At the end of November I was stressed. I had only hit about 35,000 words for NANOWRIMO 2013 – Straight into Darkness, compared to the nearly 60,000 the year before. I wanted to get the pre-release copies of the novel out before the Holidays, but I had only finished the “last” draft, post-ARC, version 8.0 of All Is Silence at the end of October. This and Scrivener’s learning curve for print production, much more challenging than e-book, took the air out of my sales a couple times.

All Is Silence went out to the copy-editors after edits from me based on Advanced Reader Copies [ARCs] feedback. Five chapters at a time, a few days apart. 12/12, 12/15-19 5 chapter each day, then 12/24 and finally 12/28. I rewrote the ending chapter after significant advice from my partner, Elena.

I pushed through winter break editing and formatting, still hoping to release the e-book on January 1st. My vacation from school was anything but. While all this was going on I couldn’t stop the marketing piece. I ran two GoodReads giveaways over Thanksgiving and the winter holidays. I blogged some. I built my Twitter following, Facebook, Google+ and newsletter lists. Christopher Key, a reviewer I’d known through my Shakespeare and theatre connections, agreed to review All Is Silence for the Entertainment News NorthWest, January edition. It was a stellar review noting Lizzie’s anti-hero. It came out on the 4th with a mention on the cover and then on the 7th of January All Is Silence went live to the world on two of the three major ebooksellers as I worked on finishing the formatting for print version.

Due to accidentally hitting the unpublish button on Kobo, I had trouble getting All Is Silence onto that market. I’d tried to republish and was waiting on a 72 hour process that took over a week. I was also fighting with ebook formatting wanting to keep my text in the fonts I had chosen for print. Baskerville for most of the text, but Arial Narrow Bold for the e-mails and texting between the characters. Then, a most auspicious e-mail arrive. Sam Kass, of Village Books, wanted to know if I was interested in a workshop with Kobo about their Self-Publishing site: Kobo Writing Life. I was frustrated by Kobo support’s lack of responsiveness on my issue {though I had not tried phone support [since phone calls are actually my Kryptonite. (I later used their phone support and received more immediate information.)]}.  Sam connected me with Mark Lefebvre, director of Kobo’s Self-Publishing and Author Relations [And an author himself under the name Mark Leslie]. He graciously helped me through my issues and even bought the first Kobo copy of All Is Silence when the narrative hooked him.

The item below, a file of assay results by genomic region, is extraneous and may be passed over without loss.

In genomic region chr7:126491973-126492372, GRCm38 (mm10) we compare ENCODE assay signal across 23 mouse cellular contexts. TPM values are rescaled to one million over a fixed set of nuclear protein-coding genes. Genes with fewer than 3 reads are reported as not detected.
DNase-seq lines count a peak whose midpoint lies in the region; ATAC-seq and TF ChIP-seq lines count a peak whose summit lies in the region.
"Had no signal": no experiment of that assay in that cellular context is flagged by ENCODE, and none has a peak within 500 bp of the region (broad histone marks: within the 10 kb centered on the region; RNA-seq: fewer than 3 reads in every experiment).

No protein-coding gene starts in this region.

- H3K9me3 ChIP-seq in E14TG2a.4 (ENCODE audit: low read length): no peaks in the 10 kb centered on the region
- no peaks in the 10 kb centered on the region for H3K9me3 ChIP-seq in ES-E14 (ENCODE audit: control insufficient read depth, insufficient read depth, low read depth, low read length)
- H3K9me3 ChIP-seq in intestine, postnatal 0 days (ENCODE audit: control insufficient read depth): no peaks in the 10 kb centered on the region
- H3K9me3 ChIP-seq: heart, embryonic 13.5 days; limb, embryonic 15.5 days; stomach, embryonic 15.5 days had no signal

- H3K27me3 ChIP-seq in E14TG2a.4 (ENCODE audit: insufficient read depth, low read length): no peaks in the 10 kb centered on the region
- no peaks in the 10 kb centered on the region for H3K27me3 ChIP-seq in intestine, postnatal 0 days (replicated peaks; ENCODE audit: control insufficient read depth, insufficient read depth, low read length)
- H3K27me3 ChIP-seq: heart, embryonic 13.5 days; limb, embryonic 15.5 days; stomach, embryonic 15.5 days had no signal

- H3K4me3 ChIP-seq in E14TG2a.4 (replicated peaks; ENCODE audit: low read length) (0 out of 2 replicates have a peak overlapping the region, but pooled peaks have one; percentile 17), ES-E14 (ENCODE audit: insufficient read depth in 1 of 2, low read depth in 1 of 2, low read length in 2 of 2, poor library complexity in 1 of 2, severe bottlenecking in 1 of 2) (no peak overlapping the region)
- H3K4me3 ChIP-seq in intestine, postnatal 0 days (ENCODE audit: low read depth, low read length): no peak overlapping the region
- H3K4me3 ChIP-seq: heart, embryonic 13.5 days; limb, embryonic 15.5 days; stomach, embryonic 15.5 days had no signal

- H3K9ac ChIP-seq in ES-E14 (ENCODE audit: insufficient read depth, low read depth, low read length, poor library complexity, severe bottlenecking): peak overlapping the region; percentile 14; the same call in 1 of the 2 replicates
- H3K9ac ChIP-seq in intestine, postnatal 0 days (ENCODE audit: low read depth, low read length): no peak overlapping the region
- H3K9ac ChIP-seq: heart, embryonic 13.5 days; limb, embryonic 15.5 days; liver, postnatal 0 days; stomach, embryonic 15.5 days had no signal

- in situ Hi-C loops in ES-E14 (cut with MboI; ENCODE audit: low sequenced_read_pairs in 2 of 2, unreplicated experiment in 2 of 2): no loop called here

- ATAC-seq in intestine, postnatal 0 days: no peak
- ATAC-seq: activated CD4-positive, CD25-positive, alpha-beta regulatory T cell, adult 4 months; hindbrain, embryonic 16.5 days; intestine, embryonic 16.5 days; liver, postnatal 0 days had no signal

#3 with a bulletWe did the workshop. I learned a lot and gave pretty good advice, I think. Kobo ran a promotion for the book and lo and behold, the next day I was #7 on Kobo’s U.S. Young Adult Science Fiction chart. It went as high as #3, surrounded by Veronica Roth’s Divergent Universe books (Allegiant was the next book and her short stories filled many of the next rows). My story with Kobo was only beginning as I readied for the February 18th release date.

I wrapped up another GoodReads Giveaway at the end of January and was disappointed with the results, but to counter that was the good news that All Is Silence had been named a Finalist in the Dante Rossetti YA contest.

Next Week: Part VIII–Print Release, Awards and Readings.

* Adapted and expanded from the Foreword to Outward Bound: Science Fiction & Poetry, a collection of some of my published and unpublished works. Top

My Path to Indie Publication: Part VI–Playing the Professional.

My Path to Indie Publication Series is a companion series to Marshall Ryan Maresca’s Path to Publication. I have been avidly reading Marshall’s posts since I discovered his blog. Read Path to Indie PublicationPart IPart IIPart III. Part IV. Part V

Playing the Professional *

I had started marketing as soon as I knew I would be publishing the novel. I took my Twitter account created the previous year, created a similar named Google+ account and began posting on Facebook. I began building a emailing list for semi-monthly newsletters with a goal of having 100 names by the end of the year. The Twitter goal was 1000 and though I didn’t have numeric goals for Facebook and Google+, I intended to be actively involved and grow my ‘friends’ lists/circles.

I had purchased the desertedlands domain at the beginning of 2013, excited to find it not already parked or purchased. I began blogging using WordPress on both www.robslater.com and www.desertedlands.com in March and May of 2013 respectively.